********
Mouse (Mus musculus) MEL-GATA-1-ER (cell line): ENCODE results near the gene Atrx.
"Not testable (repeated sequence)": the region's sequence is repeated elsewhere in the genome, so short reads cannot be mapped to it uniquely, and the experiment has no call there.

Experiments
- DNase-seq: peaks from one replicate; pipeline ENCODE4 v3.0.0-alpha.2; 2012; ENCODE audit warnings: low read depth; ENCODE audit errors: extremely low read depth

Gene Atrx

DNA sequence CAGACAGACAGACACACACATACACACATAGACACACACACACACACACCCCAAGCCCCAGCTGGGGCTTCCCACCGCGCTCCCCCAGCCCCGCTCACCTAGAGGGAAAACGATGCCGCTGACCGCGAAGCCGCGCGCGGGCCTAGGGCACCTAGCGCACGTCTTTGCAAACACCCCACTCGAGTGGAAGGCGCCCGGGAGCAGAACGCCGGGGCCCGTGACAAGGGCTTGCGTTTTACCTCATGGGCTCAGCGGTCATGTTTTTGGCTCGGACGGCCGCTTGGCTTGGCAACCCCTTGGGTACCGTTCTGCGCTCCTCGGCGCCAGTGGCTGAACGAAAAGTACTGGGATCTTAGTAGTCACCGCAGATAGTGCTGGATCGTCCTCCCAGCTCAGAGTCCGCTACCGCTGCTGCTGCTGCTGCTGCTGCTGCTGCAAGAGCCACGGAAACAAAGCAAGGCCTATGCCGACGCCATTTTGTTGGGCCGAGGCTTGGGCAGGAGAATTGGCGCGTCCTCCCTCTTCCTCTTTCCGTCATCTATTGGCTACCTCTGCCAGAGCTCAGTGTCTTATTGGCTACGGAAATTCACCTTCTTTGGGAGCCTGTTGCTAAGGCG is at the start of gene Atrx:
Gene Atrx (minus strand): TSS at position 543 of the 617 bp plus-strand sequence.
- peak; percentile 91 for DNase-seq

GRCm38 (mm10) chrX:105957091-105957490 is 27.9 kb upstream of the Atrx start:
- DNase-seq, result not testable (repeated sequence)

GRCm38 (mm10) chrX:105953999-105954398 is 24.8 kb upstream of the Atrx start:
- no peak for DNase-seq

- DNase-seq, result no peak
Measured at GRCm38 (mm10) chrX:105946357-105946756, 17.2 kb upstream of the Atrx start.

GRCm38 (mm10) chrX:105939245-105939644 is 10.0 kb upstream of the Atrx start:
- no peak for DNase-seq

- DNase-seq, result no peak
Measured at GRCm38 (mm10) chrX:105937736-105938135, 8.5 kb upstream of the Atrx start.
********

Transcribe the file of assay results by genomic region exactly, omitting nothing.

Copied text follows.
Mouse (Mus musculus) MEL-GATA-1-ER (cell line): ENCODE results near the gene Atrx.
"Not testable (repeated sequence)": the region's sequence is repeated elsewhere in the genome, so short reads cannot be mapped to it uniquely, and the experiment has no call there.

Experiments
- DNase-seq: peaks from one replicate; pipeline ENCODE4 v3.0.0-alpha.2; 2012; ENCODE audit warnings: low read depth; ENCODE audit errors: extremely low read depth

Gene Atrx

DNA sequence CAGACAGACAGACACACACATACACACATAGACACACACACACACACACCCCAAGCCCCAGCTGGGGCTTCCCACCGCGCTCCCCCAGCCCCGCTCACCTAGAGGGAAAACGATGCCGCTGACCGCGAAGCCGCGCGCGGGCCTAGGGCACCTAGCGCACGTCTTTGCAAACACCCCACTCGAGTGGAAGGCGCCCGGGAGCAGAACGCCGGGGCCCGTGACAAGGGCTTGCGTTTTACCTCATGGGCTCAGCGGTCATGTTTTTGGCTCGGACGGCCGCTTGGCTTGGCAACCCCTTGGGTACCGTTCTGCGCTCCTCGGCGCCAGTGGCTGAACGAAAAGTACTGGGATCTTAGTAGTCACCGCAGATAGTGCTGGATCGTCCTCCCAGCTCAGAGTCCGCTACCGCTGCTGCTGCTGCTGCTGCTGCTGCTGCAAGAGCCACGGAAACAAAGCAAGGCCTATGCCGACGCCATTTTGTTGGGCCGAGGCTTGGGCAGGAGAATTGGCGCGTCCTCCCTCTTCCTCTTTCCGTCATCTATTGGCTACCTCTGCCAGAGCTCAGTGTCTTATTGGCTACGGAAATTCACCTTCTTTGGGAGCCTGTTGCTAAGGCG is at the start of gene Atrx:
Gene Atrx (minus strand): TSS at position 543 of the 617 bp plus-strand sequence.
- peak; percentile 91 for DNase-seq

GRCm38 (mm10) chrX:105957091-105957490 is 27.9 kb upstream of the Atrx start:
- DNase-seq, result not testable (repeated sequence)

GRCm38 (mm10) chrX:105953999-105954398 is 24.8 kb upstream of the Atrx start:
- no peak for DNase-seq

- DNase-seq, result no peak
Measured at GRCm38 (mm10) chrX:105946357-105946756, 17.2 kb upstream of the Atrx start.

GRCm38 (mm10) chrX:105939245-105939644 is 10.0 kb upstream of the Atrx start:
- no peak for DNase-seq

- DNase-seq, result no peak
Measured at GRCm38 (mm10) chrX:105937736-105938135, 8.5 kb upstream of the Atrx start.